5) A lack of rain in Ventura County, California, so far this season, has bumped the county up into the drought stage of moderate, with at least 95% of the state being in the moderate, severe, or extreme stages of drought. Water levels are below normal in the county. With no rain to temper the strong winds, vegetation moisture levels remain below 59%, which causes them to ignite quickly. The perpetual dryness, coupled with continued strong wind events, means the county, and much of California, remain at an increased risk of wildfires for the foreseeable future.
Current wind gusts for LA/Ventura County. No Red Flag stations yet, but wind's not going to pick up until after 8am, per the National Weather Service. #FireWx #RedFlagWarning pic.twitter.com/EHUNwNoliQ— AI6YR (@ai6yrham) December 23, 2020
6) A strong storm brought rain and snow to south-central Alaska, and winds in excess of 100 mph were reported from Anchorage to Whittier on Tuesday. At least 1,800 people were without power by 11 a.m. and according to meteorologists, garage doors were damaged by the intense winds. The severe weather and winds also damaged homes on the Anchorage Hillside, and weather officials warned area residents to have a winter survival kit with them if they were planning on traveling as road conditions were likely dangerous.
(1/2) Heads up Southcentral! High winds are on the way for Portage Valley, the Turnagain Arm, and the Anchorage Hillside. High Wind Warnings have been issued from 9pm this evening through Tue evening. Winds 40-60 mph with gusts to 90 mph are expected for Portage Valley. #AKwx pic.twitter.com/EvJXeIVRoZ— NWS Anchorage (@NWSAnchorage) December 21, 2020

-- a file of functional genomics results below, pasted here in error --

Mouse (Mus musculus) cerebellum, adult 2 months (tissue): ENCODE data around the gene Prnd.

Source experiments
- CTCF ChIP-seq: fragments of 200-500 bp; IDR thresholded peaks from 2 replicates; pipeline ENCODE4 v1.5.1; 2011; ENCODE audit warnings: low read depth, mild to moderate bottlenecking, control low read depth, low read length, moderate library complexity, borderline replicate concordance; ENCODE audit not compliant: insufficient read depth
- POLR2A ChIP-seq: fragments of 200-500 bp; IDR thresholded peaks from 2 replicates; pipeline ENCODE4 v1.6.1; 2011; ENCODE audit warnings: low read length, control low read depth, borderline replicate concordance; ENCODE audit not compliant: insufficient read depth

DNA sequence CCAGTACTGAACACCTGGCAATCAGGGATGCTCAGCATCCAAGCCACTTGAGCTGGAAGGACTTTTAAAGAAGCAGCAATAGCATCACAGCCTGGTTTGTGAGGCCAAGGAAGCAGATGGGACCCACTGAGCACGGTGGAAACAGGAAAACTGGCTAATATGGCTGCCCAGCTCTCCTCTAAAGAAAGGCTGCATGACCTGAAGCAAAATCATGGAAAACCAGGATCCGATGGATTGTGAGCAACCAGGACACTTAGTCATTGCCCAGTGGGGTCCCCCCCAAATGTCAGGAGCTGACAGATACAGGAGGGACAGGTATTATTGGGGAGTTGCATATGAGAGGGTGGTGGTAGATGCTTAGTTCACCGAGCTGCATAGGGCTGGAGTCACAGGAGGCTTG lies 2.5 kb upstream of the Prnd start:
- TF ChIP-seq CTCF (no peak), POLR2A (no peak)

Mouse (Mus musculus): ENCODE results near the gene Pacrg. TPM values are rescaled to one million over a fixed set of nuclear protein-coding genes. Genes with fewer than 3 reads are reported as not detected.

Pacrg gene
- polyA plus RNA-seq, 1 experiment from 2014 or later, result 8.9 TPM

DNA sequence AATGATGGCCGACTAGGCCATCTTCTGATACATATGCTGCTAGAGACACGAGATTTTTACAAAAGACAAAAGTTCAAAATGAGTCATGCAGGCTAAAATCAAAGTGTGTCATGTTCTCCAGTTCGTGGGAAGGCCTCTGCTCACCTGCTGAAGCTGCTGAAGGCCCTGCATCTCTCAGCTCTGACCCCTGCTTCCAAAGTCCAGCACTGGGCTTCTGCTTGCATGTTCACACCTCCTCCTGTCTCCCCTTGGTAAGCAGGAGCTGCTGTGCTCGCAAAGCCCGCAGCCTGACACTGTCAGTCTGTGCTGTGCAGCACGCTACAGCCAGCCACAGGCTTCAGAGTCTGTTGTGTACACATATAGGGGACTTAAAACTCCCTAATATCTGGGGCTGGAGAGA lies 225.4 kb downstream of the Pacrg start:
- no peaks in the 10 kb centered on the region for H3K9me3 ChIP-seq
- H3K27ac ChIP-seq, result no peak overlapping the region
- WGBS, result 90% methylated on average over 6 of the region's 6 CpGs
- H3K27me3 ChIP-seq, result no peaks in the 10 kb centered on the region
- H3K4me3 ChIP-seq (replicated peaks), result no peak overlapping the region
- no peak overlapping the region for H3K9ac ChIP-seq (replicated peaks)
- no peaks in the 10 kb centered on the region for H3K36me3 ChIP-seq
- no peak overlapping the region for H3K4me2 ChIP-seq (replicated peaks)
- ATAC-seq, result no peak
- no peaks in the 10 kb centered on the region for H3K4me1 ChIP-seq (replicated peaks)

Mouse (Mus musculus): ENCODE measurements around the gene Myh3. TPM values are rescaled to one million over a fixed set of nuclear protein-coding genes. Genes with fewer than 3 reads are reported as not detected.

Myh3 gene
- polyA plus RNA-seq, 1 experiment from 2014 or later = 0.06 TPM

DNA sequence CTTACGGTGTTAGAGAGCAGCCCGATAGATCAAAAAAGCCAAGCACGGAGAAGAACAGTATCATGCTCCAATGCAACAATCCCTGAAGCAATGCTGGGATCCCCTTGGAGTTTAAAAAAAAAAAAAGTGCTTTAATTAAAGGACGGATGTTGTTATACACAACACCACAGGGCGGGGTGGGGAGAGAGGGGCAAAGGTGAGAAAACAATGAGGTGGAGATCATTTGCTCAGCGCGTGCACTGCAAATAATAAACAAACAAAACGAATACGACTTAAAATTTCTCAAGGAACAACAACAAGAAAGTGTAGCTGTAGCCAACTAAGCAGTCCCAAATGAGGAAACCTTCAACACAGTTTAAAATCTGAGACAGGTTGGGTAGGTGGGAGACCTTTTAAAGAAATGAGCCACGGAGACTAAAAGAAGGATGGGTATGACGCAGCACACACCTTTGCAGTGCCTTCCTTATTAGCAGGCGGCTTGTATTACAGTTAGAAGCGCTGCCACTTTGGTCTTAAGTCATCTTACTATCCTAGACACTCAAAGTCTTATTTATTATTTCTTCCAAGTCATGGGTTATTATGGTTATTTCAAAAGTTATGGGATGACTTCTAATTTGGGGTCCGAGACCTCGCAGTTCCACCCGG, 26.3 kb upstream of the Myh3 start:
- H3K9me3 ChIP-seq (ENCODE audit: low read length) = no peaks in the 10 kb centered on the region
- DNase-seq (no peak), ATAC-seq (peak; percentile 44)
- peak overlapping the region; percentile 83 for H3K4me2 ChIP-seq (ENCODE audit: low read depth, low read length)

7) Four firefighters were injured in Routt County, Colorado, on Saturday, when their fire truck went off the road and rolled 200 feet down a steep embankment. According to reports, firefighters from the West Routt Fire Protection District had been called to a fire on Peak View Court, which they extinguished. They were departing the area when the incident occurred. Allegedly, the truck broke loose from the gravel road that was covered in snow and ice, which sent it over the steep embankment. Reports indicate that speed was not a factor, and the firefighters should all make a full recovery.
8) Oregon had one of its most devastating fire seasons in state history this year, with nine deaths and nearly one million acres burned. A total of about 4,500 structures were also destroyed in wildfires across the state, and hundreds of thousands were evacuated as wildfires raged and smoke levels exceeded measurable air quality levels. The fires cost $130 million to fight, and recovery is now underway, but according to local officials, it is likely to take years, as significant swaths of land were destroyed, along with bridges, culverts, and power lines.
An amazing post-fire story map developed by the Oregon State University Forestry & Natural Resources Extension Fire Program team tells the story of the 2020 fire season, and highlights the conditions leading to the 12 largest fires of the year. https://t.co/yFjJKiepIt— OFRI (@ORForests) December 18, 2020